When it comes to the aerodynamics of cars, there’s only so much streamlining one can do. In the end, most cars have a certain boxy-ness as a matter of practicality; they do, after all, have to carry people and things. But that doesn’t mean we’re stuck with the level of drag those shapes entail.
For cars and other non-streamlined objects, much of their drag comes from their wake, which usually contains a large, asymmetric, and unsteady recirculation region. In a new wind tunnel study, scientists used air blasts to reshape this wake, making it more symmetrical, even when the wind direction did not align with the car model. That reduced the drag by 6%. They’re now experimenting with adding additional nozzles along the non-windward edges of the model to see if they can reduce drag even further.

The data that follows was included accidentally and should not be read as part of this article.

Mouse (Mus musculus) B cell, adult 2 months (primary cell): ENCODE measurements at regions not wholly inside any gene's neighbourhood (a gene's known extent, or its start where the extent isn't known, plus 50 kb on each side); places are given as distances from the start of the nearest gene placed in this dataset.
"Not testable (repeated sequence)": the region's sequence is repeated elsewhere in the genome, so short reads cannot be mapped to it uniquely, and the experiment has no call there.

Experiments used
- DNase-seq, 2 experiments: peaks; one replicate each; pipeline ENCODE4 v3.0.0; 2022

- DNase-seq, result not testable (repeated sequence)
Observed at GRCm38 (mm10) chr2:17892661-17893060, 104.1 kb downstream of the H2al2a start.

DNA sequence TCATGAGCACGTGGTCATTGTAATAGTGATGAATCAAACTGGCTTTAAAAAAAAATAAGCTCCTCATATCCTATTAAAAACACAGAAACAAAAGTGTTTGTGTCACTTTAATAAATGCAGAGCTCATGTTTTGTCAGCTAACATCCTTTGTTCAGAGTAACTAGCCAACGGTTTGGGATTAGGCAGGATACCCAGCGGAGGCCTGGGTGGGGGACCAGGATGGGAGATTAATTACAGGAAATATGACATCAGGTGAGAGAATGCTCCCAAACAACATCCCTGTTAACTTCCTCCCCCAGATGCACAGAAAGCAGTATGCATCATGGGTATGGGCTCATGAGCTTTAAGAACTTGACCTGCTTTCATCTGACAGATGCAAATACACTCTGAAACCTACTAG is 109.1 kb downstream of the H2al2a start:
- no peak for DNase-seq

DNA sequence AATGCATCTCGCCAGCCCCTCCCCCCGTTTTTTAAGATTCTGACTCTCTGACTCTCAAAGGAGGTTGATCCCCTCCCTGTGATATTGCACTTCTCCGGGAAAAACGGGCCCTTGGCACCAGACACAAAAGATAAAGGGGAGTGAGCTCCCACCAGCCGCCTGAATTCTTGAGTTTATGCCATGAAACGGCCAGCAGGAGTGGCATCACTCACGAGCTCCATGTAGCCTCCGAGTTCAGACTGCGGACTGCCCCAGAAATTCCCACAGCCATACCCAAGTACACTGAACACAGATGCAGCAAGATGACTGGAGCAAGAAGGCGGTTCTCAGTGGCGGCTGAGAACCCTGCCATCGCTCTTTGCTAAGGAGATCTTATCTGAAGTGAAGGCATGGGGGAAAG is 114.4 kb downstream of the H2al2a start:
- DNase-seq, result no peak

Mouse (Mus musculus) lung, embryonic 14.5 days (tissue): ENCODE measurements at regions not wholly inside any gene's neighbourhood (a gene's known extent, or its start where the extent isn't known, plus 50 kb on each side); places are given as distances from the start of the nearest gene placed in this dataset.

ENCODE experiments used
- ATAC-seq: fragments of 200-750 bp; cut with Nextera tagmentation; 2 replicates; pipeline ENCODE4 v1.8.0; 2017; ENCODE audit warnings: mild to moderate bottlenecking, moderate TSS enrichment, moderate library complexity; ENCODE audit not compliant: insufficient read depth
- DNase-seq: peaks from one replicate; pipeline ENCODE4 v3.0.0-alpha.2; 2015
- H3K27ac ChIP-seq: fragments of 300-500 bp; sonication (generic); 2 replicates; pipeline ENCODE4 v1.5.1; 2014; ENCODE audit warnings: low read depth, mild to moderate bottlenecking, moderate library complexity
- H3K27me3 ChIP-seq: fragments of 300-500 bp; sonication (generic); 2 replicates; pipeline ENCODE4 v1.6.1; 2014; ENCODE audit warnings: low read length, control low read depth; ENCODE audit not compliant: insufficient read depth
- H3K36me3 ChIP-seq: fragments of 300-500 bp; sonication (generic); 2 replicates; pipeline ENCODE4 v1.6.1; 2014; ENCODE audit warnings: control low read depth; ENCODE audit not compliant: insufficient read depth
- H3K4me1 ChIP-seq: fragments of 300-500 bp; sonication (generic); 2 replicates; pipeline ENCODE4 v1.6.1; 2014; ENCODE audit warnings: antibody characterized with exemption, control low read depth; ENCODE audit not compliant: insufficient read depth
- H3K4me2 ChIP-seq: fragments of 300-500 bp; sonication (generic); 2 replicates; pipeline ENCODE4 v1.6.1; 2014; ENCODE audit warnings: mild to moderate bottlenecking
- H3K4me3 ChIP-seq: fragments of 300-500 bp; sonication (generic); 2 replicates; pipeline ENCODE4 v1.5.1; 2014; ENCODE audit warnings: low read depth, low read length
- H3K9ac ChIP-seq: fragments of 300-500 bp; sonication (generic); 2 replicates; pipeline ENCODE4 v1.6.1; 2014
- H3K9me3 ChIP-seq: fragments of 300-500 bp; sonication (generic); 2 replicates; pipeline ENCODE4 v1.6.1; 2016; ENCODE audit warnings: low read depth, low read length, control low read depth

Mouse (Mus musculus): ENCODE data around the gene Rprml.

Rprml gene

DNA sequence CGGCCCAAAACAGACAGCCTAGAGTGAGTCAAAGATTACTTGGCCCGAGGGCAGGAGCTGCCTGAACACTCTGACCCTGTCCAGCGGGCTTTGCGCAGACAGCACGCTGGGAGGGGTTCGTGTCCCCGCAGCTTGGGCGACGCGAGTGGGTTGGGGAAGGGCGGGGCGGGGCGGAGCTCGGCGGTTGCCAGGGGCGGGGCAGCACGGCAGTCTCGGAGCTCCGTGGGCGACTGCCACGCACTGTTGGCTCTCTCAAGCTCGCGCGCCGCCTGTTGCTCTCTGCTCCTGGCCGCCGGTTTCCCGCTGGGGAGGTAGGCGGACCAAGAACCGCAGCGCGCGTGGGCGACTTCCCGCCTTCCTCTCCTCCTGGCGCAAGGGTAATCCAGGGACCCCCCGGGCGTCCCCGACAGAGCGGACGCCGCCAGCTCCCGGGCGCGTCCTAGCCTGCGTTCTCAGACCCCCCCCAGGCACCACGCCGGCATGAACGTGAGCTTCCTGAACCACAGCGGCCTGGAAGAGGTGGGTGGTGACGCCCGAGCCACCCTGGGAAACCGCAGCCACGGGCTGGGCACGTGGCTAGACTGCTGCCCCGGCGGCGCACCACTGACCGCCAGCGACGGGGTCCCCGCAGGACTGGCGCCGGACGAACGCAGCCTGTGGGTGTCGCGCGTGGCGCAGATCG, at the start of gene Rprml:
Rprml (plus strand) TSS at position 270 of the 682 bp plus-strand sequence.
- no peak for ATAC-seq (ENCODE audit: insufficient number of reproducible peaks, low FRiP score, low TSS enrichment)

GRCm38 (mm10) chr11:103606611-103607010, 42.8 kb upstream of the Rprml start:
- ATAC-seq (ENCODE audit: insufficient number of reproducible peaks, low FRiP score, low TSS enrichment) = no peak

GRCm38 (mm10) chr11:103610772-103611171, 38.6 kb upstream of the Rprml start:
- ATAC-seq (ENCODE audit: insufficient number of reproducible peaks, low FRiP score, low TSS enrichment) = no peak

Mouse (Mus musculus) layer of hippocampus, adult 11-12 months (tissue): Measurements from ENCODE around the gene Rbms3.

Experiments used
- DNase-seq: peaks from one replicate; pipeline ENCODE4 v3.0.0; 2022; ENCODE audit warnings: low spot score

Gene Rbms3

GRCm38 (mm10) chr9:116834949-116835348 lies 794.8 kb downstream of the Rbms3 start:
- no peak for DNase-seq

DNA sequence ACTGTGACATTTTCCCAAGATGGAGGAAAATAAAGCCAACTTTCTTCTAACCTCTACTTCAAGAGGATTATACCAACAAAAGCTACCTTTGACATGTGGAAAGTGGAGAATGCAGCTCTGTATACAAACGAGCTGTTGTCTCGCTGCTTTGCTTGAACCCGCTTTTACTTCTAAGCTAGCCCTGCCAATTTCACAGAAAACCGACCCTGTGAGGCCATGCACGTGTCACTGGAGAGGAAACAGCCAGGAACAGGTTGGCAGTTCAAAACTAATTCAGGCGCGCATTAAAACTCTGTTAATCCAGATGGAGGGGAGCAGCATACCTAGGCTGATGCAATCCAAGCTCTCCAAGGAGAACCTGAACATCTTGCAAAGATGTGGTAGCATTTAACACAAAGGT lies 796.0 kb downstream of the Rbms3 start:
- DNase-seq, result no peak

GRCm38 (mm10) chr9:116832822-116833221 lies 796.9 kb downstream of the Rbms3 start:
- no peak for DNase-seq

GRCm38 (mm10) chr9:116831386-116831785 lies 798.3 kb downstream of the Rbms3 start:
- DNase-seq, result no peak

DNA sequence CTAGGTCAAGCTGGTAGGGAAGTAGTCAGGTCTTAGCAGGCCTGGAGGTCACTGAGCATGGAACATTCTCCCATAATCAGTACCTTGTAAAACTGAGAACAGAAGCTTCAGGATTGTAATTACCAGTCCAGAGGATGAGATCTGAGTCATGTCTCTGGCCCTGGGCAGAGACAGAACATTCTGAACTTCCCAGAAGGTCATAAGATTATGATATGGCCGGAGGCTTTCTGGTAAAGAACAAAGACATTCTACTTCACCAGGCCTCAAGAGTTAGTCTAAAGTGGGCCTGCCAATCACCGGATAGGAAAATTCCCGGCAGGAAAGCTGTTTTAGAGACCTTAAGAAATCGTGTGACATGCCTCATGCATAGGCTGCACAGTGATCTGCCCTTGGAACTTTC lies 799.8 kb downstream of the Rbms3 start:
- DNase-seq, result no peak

Although this appears to be the first time this technique has been tested for road vehicles, the idea of blowing air to improve aerodynamics is well-established, particularly in aviation. (Image credit: V. Malagoli; research credit: R. Li et al., submitted by Marc A.)